So while other commentators try to understand the conflict in the Antigone using a logic of simplicity, according to which the conflict is between a purely human pole and a purely divine pole, we will try to interpret the conflict from a logic of complexity; according to this each of the two conflicting poles already involves a certain mixture of the human with the divine. Do you be the kind of person you have decided to be, but I shall bury him!
It is honourable for me to do this and die. I am his own and I shall lie with him who is my own, having committed a crime that is holy, for there will be a longer span of time for me to please those below than there will be to please those here; for there I shall lie forever.
As for you, if it is your pleasure, dishonour what the gods honour! The ancestral custom of burying the dead members of a family in their home soil is founded on a deep religious understanding of the world as a whole and the affective relationships within a family.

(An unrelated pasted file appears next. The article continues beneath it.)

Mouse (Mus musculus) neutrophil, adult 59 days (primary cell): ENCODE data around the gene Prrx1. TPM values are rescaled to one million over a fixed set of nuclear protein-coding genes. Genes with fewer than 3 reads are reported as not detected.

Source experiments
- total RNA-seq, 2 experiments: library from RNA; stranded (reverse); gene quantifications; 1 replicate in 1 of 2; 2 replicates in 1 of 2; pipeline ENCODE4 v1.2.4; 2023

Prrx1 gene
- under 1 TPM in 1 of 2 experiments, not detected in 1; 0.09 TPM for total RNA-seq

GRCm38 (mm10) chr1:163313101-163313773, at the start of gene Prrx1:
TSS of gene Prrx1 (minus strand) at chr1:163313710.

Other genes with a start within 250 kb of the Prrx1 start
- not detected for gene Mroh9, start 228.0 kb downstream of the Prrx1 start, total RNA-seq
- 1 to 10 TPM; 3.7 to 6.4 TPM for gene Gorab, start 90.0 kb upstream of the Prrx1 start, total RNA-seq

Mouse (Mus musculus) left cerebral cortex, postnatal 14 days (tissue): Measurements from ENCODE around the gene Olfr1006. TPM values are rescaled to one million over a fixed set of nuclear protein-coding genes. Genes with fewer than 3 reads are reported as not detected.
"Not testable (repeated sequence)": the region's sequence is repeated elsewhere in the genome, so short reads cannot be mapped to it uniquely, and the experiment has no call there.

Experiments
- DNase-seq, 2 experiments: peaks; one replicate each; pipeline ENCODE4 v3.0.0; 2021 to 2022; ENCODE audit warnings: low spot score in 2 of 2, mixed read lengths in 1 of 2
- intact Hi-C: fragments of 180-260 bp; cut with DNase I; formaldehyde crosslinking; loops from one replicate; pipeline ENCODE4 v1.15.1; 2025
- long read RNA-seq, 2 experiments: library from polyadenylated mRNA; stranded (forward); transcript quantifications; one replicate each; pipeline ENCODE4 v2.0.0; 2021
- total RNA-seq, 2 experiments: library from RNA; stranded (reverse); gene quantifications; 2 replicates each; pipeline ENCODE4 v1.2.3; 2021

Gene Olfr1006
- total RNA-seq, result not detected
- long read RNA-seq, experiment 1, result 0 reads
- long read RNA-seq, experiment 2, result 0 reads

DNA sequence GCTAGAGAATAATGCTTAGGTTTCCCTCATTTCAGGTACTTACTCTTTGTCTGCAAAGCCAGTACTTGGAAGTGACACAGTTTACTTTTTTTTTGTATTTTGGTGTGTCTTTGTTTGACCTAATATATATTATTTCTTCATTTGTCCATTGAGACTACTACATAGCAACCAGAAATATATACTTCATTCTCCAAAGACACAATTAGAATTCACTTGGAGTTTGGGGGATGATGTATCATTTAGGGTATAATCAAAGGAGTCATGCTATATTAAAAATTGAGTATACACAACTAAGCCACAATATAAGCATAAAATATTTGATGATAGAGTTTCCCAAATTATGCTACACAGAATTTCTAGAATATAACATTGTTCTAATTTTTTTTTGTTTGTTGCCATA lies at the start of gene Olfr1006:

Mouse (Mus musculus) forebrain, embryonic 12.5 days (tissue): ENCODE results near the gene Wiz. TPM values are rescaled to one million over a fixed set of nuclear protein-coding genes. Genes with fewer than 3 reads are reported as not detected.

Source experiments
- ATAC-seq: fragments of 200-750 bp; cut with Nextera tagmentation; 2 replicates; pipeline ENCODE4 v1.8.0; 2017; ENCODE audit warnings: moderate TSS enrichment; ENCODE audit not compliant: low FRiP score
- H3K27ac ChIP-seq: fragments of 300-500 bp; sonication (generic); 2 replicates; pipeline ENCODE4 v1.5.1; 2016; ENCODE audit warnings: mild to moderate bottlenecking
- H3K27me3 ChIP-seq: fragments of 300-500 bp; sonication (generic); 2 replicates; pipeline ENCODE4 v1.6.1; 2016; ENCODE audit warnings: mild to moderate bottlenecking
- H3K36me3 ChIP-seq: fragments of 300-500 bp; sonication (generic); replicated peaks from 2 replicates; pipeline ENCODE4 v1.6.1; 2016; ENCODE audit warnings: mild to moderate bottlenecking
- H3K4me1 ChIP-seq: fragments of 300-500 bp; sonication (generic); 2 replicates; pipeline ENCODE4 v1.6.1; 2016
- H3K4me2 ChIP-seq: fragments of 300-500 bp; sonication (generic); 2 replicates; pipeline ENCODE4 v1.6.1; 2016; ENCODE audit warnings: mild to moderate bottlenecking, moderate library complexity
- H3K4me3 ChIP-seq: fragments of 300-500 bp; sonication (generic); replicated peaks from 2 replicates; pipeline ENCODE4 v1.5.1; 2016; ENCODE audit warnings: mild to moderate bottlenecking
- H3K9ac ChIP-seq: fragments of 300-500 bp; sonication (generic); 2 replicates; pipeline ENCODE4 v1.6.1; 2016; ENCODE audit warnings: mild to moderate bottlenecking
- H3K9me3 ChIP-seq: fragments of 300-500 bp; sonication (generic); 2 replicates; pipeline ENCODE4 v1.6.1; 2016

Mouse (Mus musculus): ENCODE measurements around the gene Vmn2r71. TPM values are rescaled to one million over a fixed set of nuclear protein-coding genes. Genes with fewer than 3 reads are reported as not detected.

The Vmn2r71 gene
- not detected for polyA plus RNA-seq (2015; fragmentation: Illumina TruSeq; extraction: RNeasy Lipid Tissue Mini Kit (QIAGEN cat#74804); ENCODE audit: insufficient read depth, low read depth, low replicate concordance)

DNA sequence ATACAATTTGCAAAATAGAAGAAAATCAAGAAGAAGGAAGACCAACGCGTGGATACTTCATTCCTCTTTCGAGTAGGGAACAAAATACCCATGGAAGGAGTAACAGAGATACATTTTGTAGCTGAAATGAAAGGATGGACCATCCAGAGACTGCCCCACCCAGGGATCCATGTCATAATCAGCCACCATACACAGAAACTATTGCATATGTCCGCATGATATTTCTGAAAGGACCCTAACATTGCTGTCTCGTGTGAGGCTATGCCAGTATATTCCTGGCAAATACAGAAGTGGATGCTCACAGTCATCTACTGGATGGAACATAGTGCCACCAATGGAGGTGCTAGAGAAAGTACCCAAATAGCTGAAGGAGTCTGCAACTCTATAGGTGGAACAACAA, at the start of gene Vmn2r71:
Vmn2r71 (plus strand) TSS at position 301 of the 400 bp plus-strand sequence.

In Creon speaks as follows: Yes, to me anyone who while guiding the whole city fails to set his hand to the best counsels, but keeps his mouth shut by reason of some fear seems now and has always seemed the worst of men; and him who rates a dear one higher than his native land, him I put nowhere.
I would never be silent, may Zeus who sees all things for ever know it, when I saw ruin coming upon the citizens instead of safety, nor would I make a friend of the enemy of my country, knowing that this is the ship that preserves us, and that this is the ship on which we sail and only while she prospers can we make our friends.
These are the rules by which I make our city great. Our emphasis 19 See his invocation of Zeus in Antigone and Creon as depicted in a Jean Cocteau's drawing This image symbolizes the confrontation between Antigone and Creon throughout the play. In the play they "butt heads" over several topics; this depicts these disagreements.